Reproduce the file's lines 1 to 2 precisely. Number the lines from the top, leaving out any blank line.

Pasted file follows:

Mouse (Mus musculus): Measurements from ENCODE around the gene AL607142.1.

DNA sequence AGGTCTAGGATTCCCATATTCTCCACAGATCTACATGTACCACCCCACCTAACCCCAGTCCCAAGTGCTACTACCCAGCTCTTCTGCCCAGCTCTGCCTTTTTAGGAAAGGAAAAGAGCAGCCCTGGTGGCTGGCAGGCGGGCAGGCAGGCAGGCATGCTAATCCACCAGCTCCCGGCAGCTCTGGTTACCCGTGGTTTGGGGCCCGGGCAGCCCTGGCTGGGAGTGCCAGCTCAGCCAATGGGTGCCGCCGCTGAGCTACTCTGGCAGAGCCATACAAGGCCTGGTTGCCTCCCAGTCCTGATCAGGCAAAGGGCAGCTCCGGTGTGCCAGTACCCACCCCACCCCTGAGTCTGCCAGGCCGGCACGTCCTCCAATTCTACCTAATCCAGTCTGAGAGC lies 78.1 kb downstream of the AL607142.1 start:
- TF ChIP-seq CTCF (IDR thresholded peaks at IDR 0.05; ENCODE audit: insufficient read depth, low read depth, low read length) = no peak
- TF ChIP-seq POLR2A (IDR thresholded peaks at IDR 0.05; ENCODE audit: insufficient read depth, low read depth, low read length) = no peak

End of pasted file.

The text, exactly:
Mouse (Mus musculus): Measurements from ENCODE around the gene AL607142.1.

DNA sequence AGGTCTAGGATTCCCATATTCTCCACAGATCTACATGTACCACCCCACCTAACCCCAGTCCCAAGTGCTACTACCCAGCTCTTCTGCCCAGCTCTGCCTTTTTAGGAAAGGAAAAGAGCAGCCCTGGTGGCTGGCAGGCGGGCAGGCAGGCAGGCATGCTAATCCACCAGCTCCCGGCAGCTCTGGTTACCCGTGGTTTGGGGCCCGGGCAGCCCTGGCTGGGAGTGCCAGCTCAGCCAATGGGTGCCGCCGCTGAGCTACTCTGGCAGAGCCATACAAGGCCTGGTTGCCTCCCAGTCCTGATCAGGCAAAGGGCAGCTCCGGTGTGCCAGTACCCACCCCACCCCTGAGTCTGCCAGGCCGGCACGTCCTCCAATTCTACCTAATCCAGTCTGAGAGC lies 78.1 kb downstream of the AL607142.1 start: